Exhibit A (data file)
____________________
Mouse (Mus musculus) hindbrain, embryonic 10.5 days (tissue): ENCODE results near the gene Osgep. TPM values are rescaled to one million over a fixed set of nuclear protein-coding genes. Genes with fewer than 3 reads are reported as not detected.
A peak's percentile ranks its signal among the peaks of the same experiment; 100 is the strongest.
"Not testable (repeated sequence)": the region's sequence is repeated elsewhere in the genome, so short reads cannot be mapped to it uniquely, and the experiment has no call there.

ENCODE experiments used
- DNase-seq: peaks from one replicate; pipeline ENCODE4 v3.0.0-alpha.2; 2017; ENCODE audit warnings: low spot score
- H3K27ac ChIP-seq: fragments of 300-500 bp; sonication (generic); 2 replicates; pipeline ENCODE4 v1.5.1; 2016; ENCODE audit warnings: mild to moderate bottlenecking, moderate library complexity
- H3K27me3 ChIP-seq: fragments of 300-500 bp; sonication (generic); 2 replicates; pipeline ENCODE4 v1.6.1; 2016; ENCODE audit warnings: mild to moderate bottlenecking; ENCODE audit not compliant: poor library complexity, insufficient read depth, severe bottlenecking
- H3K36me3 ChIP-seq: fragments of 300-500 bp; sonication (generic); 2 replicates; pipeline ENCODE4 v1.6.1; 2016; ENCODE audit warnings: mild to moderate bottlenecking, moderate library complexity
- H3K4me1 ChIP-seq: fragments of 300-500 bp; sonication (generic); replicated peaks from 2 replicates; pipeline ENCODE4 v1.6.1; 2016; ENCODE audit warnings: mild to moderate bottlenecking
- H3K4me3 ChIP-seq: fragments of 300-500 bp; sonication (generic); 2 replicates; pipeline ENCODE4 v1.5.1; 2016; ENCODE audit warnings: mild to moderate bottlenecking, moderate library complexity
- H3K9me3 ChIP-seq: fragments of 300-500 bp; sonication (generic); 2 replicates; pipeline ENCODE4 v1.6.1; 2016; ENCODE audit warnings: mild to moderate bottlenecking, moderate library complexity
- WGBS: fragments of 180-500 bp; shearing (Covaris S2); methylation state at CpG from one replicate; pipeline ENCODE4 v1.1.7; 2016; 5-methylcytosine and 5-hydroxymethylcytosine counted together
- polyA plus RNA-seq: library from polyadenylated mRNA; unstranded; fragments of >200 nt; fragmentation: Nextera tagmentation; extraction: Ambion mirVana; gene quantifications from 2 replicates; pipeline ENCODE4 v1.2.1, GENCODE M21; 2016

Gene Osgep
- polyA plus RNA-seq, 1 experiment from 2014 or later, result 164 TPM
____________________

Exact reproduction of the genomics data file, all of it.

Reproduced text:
Mouse (Mus musculus) hindbrain, embryonic 10.5 days (tissue): ENCODE results near the gene Osgep. TPM values are rescaled to one million over a fixed set of nuclear protein-coding genes. Genes with fewer than 3 reads are reported as not detected.
A peak's percentile ranks its signal among the peaks of the same experiment; 100 is the strongest.
"Not testable (repeated sequence)": the region's sequence is repeated elsewhere in the genome, so short reads cannot be mapped to it uniquely, and the experiment has no call there.

ENCODE experiments used
- DNase-seq: peaks from one replicate; pipeline ENCODE4 v3.0.0-alpha.2; 2017; ENCODE audit warnings: low spot score
- H3K27ac ChIP-seq: fragments of 300-500 bp; sonication (generic); 2 replicates; pipeline ENCODE4 v1.5.1; 2016; ENCODE audit warnings: mild to moderate bottlenecking, moderate library complexity
- H3K27me3 ChIP-seq: fragments of 300-500 bp; sonication (generic); 2 replicates; pipeline ENCODE4 v1.6.1; 2016; ENCODE audit warnings: mild to moderate bottlenecking; ENCODE audit not compliant: poor library complexity, insufficient read depth, severe bottlenecking
- H3K36me3 ChIP-seq: fragments of 300-500 bp; sonication (generic); 2 replicates; pipeline ENCODE4 v1.6.1; 2016; ENCODE audit warnings: mild to moderate bottlenecking, moderate library complexity
- H3K4me1 ChIP-seq: fragments of 300-500 bp; sonication (generic); replicated peaks from 2 replicates; pipeline ENCODE4 v1.6.1; 2016; ENCODE audit warnings: mild to moderate bottlenecking
- H3K4me3 ChIP-seq: fragments of 300-500 bp; sonication (generic); 2 replicates; pipeline ENCODE4 v1.5.1; 2016; ENCODE audit warnings: mild to moderate bottlenecking, moderate library complexity
- H3K9me3 ChIP-seq: fragments of 300-500 bp; sonication (generic); 2 replicates; pipeline ENCODE4 v1.6.1; 2016; ENCODE audit warnings: mild to moderate bottlenecking, moderate library complexity
- WGBS: fragments of 180-500 bp; shearing (Covaris S2); methylation state at CpG from one replicate; pipeline ENCODE4 v1.1.7; 2016; 5-methylcytosine and 5-hydroxymethylcytosine counted together
- polyA plus RNA-seq: library from polyadenylated mRNA; unstranded; fragments of >200 nt; fragmentation: Nextera tagmentation; extraction: Ambion mirVana; gene quantifications from 2 replicates; pipeline ENCODE4 v1.2.1, GENCODE M21; 2016

Gene Osgep
- polyA plus RNA-seq, 1 experiment from 2014 or later, result 164 TPM